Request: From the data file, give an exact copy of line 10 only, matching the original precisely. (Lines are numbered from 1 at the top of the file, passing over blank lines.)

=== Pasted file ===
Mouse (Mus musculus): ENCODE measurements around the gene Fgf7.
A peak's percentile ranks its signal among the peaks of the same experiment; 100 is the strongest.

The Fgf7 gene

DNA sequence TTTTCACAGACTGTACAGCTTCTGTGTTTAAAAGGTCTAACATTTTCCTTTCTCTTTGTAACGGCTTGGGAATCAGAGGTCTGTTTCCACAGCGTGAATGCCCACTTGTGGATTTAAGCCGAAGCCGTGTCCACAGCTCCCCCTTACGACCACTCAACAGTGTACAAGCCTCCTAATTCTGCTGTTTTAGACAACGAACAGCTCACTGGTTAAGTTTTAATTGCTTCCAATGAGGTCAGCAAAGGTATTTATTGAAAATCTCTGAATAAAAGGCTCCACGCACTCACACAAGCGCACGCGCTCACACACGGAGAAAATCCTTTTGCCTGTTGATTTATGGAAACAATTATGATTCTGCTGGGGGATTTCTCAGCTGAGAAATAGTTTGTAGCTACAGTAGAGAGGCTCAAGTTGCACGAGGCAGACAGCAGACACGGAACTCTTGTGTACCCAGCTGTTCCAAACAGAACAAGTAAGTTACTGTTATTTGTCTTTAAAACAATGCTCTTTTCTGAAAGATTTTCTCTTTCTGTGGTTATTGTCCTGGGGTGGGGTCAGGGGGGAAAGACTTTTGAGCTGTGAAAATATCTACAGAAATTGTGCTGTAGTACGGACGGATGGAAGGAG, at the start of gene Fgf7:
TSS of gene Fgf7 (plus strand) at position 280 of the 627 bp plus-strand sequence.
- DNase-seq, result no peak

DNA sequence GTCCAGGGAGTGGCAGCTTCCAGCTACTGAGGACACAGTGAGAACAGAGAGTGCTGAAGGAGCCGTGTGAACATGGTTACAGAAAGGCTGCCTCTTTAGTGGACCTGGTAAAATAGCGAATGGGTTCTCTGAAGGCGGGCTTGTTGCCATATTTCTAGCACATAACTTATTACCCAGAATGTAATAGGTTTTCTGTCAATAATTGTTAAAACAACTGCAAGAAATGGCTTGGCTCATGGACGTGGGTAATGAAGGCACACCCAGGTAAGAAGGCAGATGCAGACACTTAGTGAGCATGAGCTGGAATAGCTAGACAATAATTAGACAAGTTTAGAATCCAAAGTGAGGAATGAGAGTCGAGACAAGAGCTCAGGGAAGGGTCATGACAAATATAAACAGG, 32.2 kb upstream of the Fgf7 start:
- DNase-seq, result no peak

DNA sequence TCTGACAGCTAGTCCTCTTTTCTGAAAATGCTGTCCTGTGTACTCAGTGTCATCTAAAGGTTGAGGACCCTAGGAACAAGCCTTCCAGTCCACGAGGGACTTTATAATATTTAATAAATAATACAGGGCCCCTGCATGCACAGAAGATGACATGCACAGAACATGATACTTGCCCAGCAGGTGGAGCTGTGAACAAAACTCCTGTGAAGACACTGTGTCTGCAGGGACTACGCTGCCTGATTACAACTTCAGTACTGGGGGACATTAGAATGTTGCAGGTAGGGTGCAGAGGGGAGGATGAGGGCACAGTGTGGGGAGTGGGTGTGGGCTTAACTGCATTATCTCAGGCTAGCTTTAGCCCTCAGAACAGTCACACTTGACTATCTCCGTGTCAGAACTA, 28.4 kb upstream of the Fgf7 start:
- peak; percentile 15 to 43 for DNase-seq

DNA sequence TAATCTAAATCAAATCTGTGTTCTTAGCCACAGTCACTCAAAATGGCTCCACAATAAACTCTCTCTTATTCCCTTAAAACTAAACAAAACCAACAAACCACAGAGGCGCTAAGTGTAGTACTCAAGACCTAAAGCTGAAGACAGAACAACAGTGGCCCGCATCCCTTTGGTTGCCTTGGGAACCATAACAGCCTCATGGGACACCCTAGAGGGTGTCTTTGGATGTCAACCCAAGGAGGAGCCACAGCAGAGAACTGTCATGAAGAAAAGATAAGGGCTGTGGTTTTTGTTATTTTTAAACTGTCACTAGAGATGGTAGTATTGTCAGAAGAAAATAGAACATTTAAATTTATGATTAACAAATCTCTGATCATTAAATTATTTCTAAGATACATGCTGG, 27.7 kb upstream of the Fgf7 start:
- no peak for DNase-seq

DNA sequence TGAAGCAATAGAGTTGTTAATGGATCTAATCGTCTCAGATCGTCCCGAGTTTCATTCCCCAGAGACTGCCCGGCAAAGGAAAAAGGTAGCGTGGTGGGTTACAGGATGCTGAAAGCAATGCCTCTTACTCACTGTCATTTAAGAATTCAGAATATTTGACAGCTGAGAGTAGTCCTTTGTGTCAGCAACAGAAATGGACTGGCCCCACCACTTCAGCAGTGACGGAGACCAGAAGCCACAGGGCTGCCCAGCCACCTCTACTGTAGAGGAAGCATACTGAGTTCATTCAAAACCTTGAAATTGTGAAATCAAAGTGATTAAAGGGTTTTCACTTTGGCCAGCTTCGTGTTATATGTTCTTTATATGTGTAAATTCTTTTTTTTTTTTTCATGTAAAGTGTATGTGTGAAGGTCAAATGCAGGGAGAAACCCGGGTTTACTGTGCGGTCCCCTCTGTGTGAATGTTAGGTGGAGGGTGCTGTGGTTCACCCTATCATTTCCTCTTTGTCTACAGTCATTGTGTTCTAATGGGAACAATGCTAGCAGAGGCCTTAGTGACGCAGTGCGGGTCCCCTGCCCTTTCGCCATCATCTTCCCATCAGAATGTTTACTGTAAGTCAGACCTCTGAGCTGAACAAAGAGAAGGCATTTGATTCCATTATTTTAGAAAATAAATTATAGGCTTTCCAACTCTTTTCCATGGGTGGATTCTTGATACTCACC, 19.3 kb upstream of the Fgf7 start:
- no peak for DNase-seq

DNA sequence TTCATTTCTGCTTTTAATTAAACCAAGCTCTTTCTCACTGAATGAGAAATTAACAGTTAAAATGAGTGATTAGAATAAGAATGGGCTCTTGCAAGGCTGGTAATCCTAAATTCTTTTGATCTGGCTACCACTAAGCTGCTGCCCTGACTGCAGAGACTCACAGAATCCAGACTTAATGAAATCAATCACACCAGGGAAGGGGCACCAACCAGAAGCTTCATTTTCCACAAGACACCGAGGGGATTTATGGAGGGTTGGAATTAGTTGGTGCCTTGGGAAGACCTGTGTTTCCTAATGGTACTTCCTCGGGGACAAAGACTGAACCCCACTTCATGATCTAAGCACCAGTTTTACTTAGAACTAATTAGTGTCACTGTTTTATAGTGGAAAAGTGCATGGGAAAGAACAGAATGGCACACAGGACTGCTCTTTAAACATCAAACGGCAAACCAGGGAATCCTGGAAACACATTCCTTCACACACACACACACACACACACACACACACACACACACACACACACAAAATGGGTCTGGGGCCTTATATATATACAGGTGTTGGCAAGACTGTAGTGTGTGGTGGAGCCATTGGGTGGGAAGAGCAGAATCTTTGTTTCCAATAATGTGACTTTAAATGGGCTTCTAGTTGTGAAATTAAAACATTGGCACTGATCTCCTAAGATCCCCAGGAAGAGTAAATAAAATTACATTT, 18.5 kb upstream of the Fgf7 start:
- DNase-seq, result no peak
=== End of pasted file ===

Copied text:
- peak; percentile 15 to 43 for DNase-seq